Movie a Day Blog always appreciates when a writer finally gets to direct his own work, and does a good job of it. Angus MacLachlan earns his stripes on GOODBYE TO ALL THAT (2014, Theatrical), an audience-pleasing comedy with enough drama to make the characters and their evolving situation realistic and empathetic.

Paul Schneider, a North Carolina School of the Arts alumnus, like MacLachlan, is cast against type as Otto, a droopy-eyed schlemiel who has the best of intentions but weak-willed execution. Even his name exudes limpness. Schneider, who has moved on from David Gordon Green movies to critical acclaim in Jane Campion’s BRIGHT STAR (2009), won the Tribeca Film Festival Best Actor award for his performance in GOODBYE, and it’s merited.

Playing a kind of well-intentioned loser is a challenge for a usually stalwart actor, but Schneider works hard to keep his character’s head above water, given the unending litany of disasters that befall him. He could have a nice chat with Professor Larry Gopnik from the Coen Bros.’ A SERIOUS MAN (2012) about just what they did to deserve God’s disfavor.

In Otto’s case, he breaks his leg on a run, his wife (Melanie Lynskey) abruptly leaves him, he loses his job and moves to a slovenly new place where he is promptly robbed. Can it get much worse? This does not sound like a recipe for a successful comedy, but this is where MacLachlan’s writing skills (see JUNEBUG (2005), the movie that launched Amy Adams’ career) and his clear aptitude for directing shine through.

Otto goes through a somewhat familiar series of dating adventures in a new, online world, but MacLachlan’s female characters are more sharply etched and memorable than usual.

This especially applies to Anna Camp, another NCSA aum, as the inimitable Debbie Spangler, a lusty Christian woman who is as divided in her desires as Liv Ullmann in PERSONA (1966), along with Heather Graham, and Ashley Hinshaw. There is the usual embarrassment involving a pre-teen daughter, and Audrey P. Scott acquits herself very well in that role under MacLachlan’s assured direction.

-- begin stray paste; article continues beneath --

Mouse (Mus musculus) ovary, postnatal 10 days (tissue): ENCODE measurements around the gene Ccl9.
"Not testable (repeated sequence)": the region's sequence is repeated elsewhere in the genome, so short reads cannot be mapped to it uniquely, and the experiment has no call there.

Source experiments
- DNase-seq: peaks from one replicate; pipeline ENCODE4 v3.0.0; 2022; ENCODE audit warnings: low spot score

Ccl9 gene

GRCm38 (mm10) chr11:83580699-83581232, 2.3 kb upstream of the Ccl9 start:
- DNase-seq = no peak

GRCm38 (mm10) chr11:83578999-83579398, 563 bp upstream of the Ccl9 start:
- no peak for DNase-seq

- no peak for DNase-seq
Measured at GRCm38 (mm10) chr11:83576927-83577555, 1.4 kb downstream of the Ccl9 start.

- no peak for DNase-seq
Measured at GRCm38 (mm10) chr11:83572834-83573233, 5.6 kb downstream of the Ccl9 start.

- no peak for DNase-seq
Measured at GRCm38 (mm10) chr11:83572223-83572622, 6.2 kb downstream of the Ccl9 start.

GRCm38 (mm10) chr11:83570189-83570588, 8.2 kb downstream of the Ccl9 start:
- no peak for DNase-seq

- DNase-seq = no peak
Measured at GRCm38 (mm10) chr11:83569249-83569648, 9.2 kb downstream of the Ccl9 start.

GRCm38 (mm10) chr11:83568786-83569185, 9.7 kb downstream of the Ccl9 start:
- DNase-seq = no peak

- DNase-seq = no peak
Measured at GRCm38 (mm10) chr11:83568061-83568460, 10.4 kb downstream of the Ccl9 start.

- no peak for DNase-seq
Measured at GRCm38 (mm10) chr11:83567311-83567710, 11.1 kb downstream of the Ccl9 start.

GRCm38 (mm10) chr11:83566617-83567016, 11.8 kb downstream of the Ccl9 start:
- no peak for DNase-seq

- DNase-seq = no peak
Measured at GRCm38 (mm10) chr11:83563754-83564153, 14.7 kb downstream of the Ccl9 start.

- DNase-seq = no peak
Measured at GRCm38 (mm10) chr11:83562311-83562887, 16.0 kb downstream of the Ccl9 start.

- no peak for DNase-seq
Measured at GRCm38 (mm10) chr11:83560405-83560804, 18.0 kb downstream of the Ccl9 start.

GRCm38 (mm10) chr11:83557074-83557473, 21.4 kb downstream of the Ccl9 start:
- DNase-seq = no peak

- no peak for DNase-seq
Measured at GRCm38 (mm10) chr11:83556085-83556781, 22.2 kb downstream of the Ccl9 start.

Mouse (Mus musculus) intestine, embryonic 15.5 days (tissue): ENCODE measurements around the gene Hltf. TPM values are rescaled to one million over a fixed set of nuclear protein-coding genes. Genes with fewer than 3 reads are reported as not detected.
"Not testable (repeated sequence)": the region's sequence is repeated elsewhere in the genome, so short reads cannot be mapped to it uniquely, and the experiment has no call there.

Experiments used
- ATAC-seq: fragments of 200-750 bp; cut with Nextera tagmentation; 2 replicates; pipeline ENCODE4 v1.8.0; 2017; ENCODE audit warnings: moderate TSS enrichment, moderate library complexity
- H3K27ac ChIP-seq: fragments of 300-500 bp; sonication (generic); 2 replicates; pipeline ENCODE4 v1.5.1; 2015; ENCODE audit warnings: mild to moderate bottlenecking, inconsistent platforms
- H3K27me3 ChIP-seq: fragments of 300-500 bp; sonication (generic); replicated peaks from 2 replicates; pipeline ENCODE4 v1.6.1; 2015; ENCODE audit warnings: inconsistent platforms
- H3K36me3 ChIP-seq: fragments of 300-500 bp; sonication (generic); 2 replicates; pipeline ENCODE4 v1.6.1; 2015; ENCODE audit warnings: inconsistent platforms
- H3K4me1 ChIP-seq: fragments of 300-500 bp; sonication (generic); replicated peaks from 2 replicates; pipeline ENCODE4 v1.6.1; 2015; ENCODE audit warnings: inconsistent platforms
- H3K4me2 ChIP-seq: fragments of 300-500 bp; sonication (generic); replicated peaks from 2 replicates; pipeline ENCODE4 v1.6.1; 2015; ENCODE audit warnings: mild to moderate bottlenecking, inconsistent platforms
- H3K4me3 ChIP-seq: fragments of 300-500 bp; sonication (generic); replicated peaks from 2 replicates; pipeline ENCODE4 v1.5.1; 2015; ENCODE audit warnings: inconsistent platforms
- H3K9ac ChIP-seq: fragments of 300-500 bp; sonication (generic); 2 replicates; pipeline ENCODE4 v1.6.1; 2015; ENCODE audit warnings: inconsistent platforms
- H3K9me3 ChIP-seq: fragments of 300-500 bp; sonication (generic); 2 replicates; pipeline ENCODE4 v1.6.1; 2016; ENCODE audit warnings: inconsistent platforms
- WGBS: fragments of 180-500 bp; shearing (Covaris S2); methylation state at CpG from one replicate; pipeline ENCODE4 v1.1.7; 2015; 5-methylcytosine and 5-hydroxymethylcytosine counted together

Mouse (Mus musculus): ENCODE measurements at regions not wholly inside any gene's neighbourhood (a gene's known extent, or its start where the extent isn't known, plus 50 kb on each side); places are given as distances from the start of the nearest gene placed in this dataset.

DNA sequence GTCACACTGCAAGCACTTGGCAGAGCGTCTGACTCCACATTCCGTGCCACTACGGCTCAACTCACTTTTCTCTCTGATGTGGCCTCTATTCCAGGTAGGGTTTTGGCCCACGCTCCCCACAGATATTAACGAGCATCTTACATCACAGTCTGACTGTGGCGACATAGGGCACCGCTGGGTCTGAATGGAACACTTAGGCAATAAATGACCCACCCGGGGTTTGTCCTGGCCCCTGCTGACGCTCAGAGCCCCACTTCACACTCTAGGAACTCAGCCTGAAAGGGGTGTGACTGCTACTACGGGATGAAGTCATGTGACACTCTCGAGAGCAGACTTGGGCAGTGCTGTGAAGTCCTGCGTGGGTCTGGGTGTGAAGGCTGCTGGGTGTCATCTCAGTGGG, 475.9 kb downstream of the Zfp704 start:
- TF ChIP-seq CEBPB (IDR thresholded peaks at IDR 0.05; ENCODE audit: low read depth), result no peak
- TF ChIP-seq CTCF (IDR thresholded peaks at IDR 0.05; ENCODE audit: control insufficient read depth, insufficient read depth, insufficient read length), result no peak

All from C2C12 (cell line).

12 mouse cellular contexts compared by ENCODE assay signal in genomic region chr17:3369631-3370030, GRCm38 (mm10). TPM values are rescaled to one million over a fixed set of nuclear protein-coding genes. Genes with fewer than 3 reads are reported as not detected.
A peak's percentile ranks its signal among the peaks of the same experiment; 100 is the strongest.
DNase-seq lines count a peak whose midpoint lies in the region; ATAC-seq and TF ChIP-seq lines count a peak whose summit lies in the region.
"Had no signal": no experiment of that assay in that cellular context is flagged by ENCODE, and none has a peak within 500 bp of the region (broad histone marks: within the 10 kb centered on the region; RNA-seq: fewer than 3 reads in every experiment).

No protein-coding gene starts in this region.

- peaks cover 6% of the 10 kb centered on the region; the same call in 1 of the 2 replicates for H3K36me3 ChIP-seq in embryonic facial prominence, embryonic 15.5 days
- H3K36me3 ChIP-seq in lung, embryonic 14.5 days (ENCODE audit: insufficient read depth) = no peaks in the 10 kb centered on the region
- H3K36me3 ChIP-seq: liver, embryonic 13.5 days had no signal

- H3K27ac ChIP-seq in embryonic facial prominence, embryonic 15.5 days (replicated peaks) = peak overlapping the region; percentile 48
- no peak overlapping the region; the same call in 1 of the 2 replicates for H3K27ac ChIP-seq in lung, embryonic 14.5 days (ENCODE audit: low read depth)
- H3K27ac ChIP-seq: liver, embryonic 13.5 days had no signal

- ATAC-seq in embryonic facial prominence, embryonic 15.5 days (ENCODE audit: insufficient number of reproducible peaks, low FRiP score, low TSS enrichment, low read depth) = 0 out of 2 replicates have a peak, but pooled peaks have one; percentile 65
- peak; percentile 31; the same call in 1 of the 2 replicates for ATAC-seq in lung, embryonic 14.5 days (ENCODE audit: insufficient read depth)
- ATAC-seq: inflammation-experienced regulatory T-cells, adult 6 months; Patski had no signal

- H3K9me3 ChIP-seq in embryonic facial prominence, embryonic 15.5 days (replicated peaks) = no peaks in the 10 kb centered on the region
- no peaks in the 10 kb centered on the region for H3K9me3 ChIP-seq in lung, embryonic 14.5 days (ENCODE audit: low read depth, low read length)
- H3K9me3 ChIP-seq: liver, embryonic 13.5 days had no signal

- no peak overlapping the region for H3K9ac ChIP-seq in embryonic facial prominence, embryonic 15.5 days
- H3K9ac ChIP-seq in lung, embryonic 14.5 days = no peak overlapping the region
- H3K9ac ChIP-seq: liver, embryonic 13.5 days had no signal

It helps to have gone to acting school if you’re a first-time director, and MacLachlan’s sensitivity to his cast, particularly Scott, results in consistently good performances from the ensemble.

Otto loves and learns, but not the essential lessons. One of the few drawbacks to GOODBYE is that his realization comes too late in the movie to be really meaningful in drawing him out of his doldrums.

Heather Lawless, as the woman he seemed finally destined to be with, shows up so late she seems halfway out the door when we first meet her. She’s an interesting presence and MacLachlan might have done better to spend more time with her and less with the bimbos, amusing as they may be.

It’s difficult to do a contemporary romantic comedy without falling into cliches and tropes, and MacLachlan stumbles into a few along the way.

But I found GOODBYE TO ALL THAT refreshingly entertaining and interesting, and its fast pace (a welcome 87 minutes) and smooth performances left me feeling only a little frustrated by the abrupt ending. This is one director whose sophomore film I will look forward to with anticipation.






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